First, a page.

Bank of Canada maintains overnight rate target at 1 ¾ per cent
The Bank of Canada today maintained its target for the overnight rate at 1 per cent. The Bank Rate is correspondingly 2 per cent and the deposit rate is 1 per cent. The global economic expansion continues to moderate, with growth forecast to slow to 3.4 per cent in 2019 from 3.7 per cent in 2018. In particular, growth in the United States remains solid but is expected to slow to a more sustainable pace through 2019. However, there are increasing signs that the US-China trade conflict is weighing on global demand and commodity prices. Global benchmark prices for oil have been about 25 per cent lower than assumed in the October Monetary Policy Report (MPR). The lower prices primarily reflect sustained increases in US oil supply and, more recently, increased worries about global demand. These worries among market participants have also been reflected in bond and equity markets. The drop in global oil prices has a material impact on the Canadian outlook, resulting in lower terms of trade and national income. As well, transportation constraints and rising production have combined to push up oil inventories in the west and exert even more downward pressure on Canadian benchmark prices. While price differentials have narrowed in recent weeks following announced mandatory production cuts in Alberta, investment in Canadas oil sector is projected to weaken further.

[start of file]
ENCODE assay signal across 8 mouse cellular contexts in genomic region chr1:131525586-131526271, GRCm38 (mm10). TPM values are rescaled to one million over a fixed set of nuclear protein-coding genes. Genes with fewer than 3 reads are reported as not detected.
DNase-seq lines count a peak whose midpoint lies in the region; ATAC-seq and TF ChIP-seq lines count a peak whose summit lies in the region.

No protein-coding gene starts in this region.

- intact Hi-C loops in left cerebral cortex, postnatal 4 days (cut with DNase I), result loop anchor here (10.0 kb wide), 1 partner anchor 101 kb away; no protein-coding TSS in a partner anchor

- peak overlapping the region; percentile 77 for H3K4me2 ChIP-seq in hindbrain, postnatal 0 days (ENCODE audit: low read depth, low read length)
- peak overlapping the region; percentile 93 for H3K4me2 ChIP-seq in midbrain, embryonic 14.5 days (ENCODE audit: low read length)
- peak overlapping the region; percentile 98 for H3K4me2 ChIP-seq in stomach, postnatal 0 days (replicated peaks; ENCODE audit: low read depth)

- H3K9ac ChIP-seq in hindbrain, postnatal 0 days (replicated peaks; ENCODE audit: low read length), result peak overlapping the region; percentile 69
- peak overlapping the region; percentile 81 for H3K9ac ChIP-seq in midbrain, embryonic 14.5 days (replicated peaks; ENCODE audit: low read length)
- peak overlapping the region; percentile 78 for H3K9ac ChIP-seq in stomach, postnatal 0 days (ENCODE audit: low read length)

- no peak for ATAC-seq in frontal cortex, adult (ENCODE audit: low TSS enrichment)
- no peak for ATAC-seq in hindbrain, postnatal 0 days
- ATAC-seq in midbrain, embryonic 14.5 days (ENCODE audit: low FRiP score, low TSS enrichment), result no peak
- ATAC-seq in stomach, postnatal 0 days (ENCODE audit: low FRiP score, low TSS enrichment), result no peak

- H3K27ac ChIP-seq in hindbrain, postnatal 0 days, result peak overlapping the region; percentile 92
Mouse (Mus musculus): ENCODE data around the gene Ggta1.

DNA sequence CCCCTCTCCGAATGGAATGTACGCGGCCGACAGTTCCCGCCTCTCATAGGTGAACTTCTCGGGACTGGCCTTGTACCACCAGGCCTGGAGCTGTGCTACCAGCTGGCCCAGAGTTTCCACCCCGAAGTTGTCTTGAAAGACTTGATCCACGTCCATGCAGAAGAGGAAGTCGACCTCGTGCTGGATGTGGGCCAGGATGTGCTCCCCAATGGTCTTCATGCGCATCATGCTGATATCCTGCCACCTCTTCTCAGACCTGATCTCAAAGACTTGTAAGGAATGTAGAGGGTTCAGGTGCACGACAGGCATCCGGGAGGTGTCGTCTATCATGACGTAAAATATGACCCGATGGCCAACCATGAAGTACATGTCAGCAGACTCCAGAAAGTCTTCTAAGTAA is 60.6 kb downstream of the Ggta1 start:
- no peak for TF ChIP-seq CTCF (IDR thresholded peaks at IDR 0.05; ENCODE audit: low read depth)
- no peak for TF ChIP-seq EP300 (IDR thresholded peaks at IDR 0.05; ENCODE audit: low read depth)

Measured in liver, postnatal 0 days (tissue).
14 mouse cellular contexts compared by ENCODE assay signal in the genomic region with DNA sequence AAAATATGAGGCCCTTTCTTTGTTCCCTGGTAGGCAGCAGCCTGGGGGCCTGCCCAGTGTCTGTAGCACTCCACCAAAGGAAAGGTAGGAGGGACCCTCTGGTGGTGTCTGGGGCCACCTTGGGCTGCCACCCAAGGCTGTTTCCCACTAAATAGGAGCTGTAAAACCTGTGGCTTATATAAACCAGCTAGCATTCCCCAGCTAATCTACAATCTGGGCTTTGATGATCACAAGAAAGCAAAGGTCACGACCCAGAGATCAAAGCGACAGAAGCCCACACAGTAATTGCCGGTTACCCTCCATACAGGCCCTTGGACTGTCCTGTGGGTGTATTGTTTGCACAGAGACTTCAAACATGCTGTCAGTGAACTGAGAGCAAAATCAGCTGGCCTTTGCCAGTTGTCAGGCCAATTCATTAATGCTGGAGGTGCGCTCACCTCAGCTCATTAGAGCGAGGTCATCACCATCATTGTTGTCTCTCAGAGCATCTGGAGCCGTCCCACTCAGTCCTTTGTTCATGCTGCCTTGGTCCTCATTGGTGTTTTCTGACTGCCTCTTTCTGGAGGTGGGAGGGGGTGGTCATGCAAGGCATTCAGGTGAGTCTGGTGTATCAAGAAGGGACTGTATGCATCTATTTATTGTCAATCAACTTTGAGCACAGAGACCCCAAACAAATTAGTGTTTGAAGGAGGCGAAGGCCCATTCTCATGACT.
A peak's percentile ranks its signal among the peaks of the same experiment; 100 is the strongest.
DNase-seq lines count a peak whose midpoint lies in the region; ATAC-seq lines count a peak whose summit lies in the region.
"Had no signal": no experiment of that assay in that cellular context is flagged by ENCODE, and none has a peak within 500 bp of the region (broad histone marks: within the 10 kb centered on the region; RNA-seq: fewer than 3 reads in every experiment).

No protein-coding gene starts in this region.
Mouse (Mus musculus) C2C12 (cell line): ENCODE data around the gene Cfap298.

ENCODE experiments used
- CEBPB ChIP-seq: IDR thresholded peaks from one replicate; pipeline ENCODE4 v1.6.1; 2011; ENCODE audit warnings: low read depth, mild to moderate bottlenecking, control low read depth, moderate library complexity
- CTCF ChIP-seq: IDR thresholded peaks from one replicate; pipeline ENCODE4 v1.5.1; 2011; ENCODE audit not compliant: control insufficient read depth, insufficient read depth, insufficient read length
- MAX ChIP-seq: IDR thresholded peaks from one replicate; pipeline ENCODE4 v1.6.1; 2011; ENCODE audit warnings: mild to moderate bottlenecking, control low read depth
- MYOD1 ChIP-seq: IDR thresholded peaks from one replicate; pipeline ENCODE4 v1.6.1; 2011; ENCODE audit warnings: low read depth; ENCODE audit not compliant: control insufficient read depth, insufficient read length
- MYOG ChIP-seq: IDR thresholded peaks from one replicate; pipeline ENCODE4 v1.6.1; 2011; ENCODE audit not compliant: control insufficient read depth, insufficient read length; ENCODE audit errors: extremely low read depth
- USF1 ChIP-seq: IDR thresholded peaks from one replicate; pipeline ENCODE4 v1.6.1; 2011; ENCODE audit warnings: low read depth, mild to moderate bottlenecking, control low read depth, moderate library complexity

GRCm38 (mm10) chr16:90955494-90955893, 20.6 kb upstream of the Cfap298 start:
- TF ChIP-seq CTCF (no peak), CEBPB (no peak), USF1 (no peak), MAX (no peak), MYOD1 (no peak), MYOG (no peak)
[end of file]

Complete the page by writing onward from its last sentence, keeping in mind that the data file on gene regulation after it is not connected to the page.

Largest portions of household budgets go to shelter and transportation
Shelter remained the largest budget item for households in 2017, at 29.2% of their total consumption of goods and services. Spending on transportation, the second-largest expenditure category, accounted for 19.9% of total consumption, followed by food expenditures at 13.4%. Households spent an average of $18,637 on shelter, up 3.4% from 2016. Included in this total was an average of $16,846 paid for principal residence (which includes rent, mortgage payments, repairs and maintenance costs, property taxes and utilities) and an average of $1,791 for other accommodation, such as hotels and owned secondary residences. In 2017, two out of every three Canadian households owned their home, and more than half of homeowners had a mortgage. Homeowners with a mortgage spent an average of $25,904 on their principal residence, compared with $9,642 for homeowners without a mortgage and $13,499 for renters. Canadian households paid $12,707 for transportation in 2017, up 6.7% from 2016. They spent an average of $11,433 on private transportation, which includes the purchase of cars, trucks and vans, as well as their operating costs. Households, on average, spent $2,142 on gasoline and other fuels in 2017, up 9.8% from 2016, reflecting the 11.8% annual average increase in gasoline prices. Spending on public transportation, which covers public transit, taxis, intercity buses, trains and air fares, remained relatively unchanged at $1,274. In 2017, 84.0% of households owned or leased a vehicle. Vehicle ownership was highest in rural areas (94.9%) and lowest in cities with a population of at least one million residents (79.0%).